THE CHEMICAL WARFARE SERVICE: CHEMICALS IN COMBAT. By Brooks E. Kleber and Dale Birdsell. (1966, 1984, 1990; 697 pages, 8 charts, 7 maps, 46 illustrations, bibliographical note, glossaries, index, CMH Pub 10-3.)
Chemicals in Combat, the last of three volumes devoted to the Chemical Warfare Service (CWS) in World War II, covers the overseas story of that technical service. The first six chapters concern planning, organization, and logistics in the major theaters of operations. Most of the remaining chapters describe the development and combat employment of smoke munitions and generators, the 4.2-inch mortar, the portable and mechanized flamethrowers, and incendiary munitions.
An underlying theme pervades this overseas story. The Chemical Warfare Service was organized in World War I as the vehicle for employing gas munitions and for defending against the use of gas by the enemy. It was thought that these would be the principal roles in World War II. But because gas was not used in the Second World War, the CWS men and units had to justify their presence by undertaking non-gas warfare missions. If there were two key words to describe the overseas CWS experience, they would be "preparedness" for the possible introduction of gas warfare and "improvisation" for the effective use of units in the absence of gas warfare. On top of all this the chemical service was operating in an Army that was not enamored with the traditional chemical mission, let alone the possibility of improvisation.
Had the Allied nations known with certainty what the intentions of the Axis powers were with regard to the use of gas warfare, the U.S. investment in time and materiel might not have been undertaken. On the other hand, had the Allies been any less prepared, one only can guess at what effect that a persistent agent might have had on the D-day landing or at Anzio. If the Japanese had not believed their home land vulnerable to gas they might have used mustard agents against the amphibious forces that slowly penetrated their vast defensive perimeter. The author argues that the U.S. preparedness from gas warfare was worth the effort. Like a "fleet in being," it countered a threat that could have been decisive to the Allied cause if gone unchallenged.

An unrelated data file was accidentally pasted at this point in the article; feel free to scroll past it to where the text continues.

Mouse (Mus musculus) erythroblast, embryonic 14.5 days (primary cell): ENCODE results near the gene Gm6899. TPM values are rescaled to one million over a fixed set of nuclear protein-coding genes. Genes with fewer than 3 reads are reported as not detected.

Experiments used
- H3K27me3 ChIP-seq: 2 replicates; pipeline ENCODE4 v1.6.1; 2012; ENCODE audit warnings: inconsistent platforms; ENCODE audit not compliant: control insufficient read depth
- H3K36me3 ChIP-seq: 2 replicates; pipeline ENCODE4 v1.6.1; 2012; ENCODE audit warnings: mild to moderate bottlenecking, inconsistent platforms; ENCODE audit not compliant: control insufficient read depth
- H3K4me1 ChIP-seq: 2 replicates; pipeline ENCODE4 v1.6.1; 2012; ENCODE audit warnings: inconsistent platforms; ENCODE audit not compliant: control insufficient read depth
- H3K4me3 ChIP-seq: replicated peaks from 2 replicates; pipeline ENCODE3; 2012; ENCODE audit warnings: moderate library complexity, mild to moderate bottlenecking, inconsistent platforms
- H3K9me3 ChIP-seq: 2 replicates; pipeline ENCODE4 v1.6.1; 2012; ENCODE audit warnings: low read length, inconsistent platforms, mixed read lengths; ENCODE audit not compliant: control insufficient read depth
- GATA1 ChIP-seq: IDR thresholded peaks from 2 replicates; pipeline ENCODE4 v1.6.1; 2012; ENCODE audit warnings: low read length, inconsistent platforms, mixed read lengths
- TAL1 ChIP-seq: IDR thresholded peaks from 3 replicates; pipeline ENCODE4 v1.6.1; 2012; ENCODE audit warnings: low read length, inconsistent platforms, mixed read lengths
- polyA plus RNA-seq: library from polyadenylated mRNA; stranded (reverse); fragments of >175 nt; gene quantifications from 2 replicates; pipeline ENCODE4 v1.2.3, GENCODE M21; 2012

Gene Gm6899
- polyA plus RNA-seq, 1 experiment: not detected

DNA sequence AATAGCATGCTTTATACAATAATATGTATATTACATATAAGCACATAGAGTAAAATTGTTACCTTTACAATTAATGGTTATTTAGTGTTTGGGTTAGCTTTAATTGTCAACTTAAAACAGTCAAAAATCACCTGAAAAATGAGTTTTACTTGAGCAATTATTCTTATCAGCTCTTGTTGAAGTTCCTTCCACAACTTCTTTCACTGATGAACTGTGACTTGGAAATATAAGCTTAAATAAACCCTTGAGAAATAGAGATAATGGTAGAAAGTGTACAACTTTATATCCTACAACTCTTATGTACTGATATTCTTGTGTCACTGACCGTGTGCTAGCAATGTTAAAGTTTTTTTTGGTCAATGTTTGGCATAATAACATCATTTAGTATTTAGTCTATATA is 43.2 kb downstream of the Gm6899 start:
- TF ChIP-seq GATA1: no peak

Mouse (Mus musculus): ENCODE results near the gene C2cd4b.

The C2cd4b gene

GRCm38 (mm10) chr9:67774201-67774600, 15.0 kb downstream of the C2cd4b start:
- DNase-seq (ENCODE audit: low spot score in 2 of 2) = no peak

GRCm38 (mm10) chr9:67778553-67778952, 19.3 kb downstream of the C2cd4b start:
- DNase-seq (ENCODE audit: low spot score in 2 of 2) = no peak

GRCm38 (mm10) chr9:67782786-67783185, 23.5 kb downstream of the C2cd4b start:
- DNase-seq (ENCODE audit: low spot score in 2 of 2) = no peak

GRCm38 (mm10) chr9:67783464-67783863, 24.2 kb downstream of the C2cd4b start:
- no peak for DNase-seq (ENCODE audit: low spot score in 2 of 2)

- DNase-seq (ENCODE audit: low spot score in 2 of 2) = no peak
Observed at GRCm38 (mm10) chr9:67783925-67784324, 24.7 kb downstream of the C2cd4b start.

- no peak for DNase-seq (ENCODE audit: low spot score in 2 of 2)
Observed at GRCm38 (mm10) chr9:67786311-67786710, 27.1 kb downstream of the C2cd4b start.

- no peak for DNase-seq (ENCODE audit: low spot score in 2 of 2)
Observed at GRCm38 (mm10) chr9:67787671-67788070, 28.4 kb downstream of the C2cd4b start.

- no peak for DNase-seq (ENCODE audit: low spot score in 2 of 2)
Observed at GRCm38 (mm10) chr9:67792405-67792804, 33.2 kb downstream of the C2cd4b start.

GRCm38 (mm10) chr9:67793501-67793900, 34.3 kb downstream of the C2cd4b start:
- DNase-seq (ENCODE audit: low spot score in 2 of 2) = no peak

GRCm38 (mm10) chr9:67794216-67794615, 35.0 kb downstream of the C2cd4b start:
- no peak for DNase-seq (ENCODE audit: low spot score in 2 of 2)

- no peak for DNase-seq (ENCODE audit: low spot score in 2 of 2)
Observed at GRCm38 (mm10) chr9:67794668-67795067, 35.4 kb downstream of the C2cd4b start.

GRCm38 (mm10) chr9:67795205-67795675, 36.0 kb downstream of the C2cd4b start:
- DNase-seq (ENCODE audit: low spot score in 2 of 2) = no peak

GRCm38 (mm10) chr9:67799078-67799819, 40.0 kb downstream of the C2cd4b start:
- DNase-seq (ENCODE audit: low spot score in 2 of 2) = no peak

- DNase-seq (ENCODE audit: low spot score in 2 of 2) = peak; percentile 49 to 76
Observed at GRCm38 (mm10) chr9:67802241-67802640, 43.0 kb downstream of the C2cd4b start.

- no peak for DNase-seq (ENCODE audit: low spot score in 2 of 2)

1. Origins of the Chemical Warfare Service in World War I (Ch. I).
2. Development of the Chemical Warfare Service between the two world wars (Chs. I, VII, XI).
3. Adapting a theater CWS staff to a nonchemical environment (Ch. II).
4. Evolution of a theater CWS supply system (Ch. IV).
5. Impact of a dynamic chemical officer in the Central Pacific theater (Chs. V, VI).
6. Diversity of duties of the CWS service units (Ch. VII).
7. The development of the large area smoke installation to conceal ports beachheads, and river crossings (Chs. VIII, XI).
8. War Department bureaucracy and recalcitrance as illustrated in its reluctance to authorize the 4.2-inch mortar to fire high explosives (Ch. XI).
9. Demand for portable and mechanized flamethrowers in the Pacific theaters (Chs. XIV, XV).
10. Why gas was not used during World War II (Ch. XVIII).
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